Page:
If the first season had any weakness, it was the sound design which on occasion didn’t support the show, though, the epic scale of the adventures was portrayed. Further, it doesn’t detract too much from the series because of the strong characterization and also because it played off Golden Age Radio Dramas where the quality of sound effects and sound design really could vary.

Overall, this is a very strong start to a much beloved Internet series.

Rating: 4.0 out of 5.0

The first season of the Red Panda Adventures is available for free on the Decoder Ring Theatre website.

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The Top Ten Jago and Litefoot Episodes

Having given an overview of Jago and Litefoot, I wanted to do one last post quickly summarizing what I think are the top 10 episodes.

This a hard list and it’s one of those franchises where there are so many great episodes to choose from. For the purposes of this list, I’m using the episodes of any show in which they were primary stars or co-stars for that episode.. So I considered the entire run of Jago and Litefoot, the Jago, Litefoot and Strax Specials, their Doctor Who Short Trips and Companion Chronicles appearances, their appearance in the Worlds of Doctor Who, and the two stories where they were the co-stars of a Doctor Who story as the Sixth Doctor’s Companion. I didn’t consider their guest appearances in either the Fourth Doctor Adventures or the Sixth Doctor: While there were some great stories, they were truly secondary characters.

10) Swan Song (Series 3, Episode 3)

This story finds Jago and Litefoot joining Leela in her quest to address some dangerous time anomalies that have our heroes dealing with ghosts–from the future. The story has a clever Science Fiction/Fantasy plot, but it doesn’t become lost in it. It’s also a beautifully emotional story and you don’t see that combination often.

9) The Hourglass Killers (Series 4, Episode 4):

Series 4 has big reveals, and brings a character arc for Jago to a very satisfactory conclusion. It’s an exciting, fun ride, and one of the best closing stories for a Jago and Litefoot box set.

8) How the Other Half Lives (Series 13, Episode 3):

This alternate universe tale examines what might have been for our two heroes. I appreciated the thoughtfulness the author put into the choices. That this is one of the last stories they did is a testament to the fact Jago and Litefoot really never lost steam as a great series.

7) Voyage to the New World (Doctor Who story set between Series 4 and 5);

A bit underrated. It takes a great historical mystery (What happened to the lost colony of Roanoke) and adds in some great sci fi and time travel elements. There’s also a great bit of poetry to the way the story plays out and the ending is beautiful.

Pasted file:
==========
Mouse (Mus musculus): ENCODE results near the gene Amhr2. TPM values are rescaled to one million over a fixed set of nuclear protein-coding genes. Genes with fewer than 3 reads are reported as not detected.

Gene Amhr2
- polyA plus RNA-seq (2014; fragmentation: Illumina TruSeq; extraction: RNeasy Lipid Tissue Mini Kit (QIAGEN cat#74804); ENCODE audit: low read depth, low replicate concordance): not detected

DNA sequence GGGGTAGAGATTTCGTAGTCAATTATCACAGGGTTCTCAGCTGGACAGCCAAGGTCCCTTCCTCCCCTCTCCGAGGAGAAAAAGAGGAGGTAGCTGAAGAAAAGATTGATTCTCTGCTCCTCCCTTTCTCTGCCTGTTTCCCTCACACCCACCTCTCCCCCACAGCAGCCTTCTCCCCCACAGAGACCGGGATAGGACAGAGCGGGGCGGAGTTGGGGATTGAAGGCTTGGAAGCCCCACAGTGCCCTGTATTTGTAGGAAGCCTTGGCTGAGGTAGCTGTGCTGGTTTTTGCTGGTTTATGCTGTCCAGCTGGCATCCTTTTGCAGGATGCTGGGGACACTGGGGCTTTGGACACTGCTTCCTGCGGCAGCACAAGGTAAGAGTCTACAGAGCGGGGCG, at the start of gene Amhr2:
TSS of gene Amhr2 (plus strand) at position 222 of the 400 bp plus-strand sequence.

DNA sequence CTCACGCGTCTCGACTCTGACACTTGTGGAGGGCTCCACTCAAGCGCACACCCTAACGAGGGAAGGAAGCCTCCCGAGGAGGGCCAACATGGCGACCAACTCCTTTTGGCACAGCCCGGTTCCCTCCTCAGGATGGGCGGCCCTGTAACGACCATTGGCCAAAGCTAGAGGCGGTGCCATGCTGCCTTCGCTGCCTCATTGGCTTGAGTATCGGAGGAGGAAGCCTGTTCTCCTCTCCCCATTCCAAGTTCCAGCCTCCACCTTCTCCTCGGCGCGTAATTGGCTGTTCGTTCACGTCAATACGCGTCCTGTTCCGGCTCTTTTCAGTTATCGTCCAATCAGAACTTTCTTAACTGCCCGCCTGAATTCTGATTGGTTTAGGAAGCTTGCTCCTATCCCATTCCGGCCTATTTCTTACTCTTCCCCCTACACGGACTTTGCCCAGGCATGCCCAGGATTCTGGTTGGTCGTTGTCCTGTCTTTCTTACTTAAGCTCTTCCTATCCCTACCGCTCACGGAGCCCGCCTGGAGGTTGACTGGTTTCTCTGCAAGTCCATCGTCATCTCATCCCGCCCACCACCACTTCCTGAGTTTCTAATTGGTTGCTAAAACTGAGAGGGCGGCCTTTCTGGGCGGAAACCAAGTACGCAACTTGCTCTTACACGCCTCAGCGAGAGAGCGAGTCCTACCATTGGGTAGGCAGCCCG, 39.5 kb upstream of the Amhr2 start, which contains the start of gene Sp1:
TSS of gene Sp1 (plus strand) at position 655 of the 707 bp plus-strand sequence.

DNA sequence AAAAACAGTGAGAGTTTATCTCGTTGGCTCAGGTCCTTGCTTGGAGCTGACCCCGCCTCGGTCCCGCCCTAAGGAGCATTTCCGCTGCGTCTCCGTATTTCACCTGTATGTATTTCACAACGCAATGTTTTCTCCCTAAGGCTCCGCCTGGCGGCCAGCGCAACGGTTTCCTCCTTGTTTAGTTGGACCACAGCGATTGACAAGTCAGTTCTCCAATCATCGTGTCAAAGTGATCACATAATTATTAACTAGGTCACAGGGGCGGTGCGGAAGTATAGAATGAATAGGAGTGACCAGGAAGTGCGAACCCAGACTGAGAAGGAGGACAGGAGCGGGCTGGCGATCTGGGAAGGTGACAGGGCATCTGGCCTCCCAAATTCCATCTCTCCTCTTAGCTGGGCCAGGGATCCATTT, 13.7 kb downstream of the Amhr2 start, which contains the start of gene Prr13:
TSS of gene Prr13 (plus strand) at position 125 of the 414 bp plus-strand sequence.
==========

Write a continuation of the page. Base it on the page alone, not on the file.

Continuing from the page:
6) Encore of the Scorchies (Series 8, Episode 1):

This Jago and Litefoot musical episode features insane alien killer puppets with an evil plan. The music’s great, the story has some great comedic moments but doesn’t become a farce in the process. It sets up a different structure for the Eighth series as this doesn’t tie to any of the other stories, but as this episode proves, different can be good.

5) The Man at the End of the Garden (Series 3, Episode 2):

Jago and Litefoot investigate the disappearance of a fantasy author and find themselves involved in a fantasy story of their own as a daughter holds the key to her mother’s disappearance. A solid child acting performance is a highlight of this along with a superb conclusion.

4) The Monstrous Menagerie (Series 7, Episode 1):

This absolute best beginning to a Jago and Litefoot box set finds them on the run, falsely accused of attempting to assassinate Queen Victoria, and hiding out on Baker Street. They’re hired by Arthur Conan Doyle to impersonate Holmes and Watson to a fan who believes the detectives are real. This is an amazing premise and it pays off with an exciting story stuffed with references to Holmes, as well as Doyle’s other work. An absolute delight.

3) Museum of Curiosities (Series 10, Episode 4)

The conclusion of Series 10 finds Jago and Litefoot working through the case in their own way to find the solution of the series mystery and they end up in a unique museum set up to record their exploits but with a sinister purpose behind it. It’s a wonderful story that also becomes a celebration of their first ten series.

2) The Mahogany Murderers (Companion Chronicles):

Listening to it, you wouldn’t know these people haven’t worked together or seen each other in the past thirty years. They pick up as if they never left. The episode launched the entire Jago and Litefoot franchise because it showed how marvelous they were working together while at the same time whetting listeners’ appetite for a series about strange goings on in Victorian London.

1) The Similarity Engine (Series 1, Episode 4):

Their first series of investigations comes to a brilliant conclusion as we learn the mad plan and methods of the villain they’ve been fighting throughout the box set. It’s a truly mad plot but well thought-out. This solution cements the strength of the Jago and Litefoot as a team. This isn’t a case of a smart character and a dumb character, or a strong character and a weak character. Rather Jago and Litefoot are two strong characters whose strengths are very different. Both show their methods and what each contributes to the team and it sets the tone for all the episodes ahead.

Honorable mentions: Too many to list. There are dozens of great Jago and Litefoot stories. You could make a list with an entirely different set of episodes and I wouldn’t argue much.

If you’re curious about the series, there are many ways to listen. You can listen for free on Spotify where the first Five Series are available for streaming. If you’re an Audible member, you can get the first Eight Series there. You can also check out the Big Finish website for all released Jago and Litefoot material.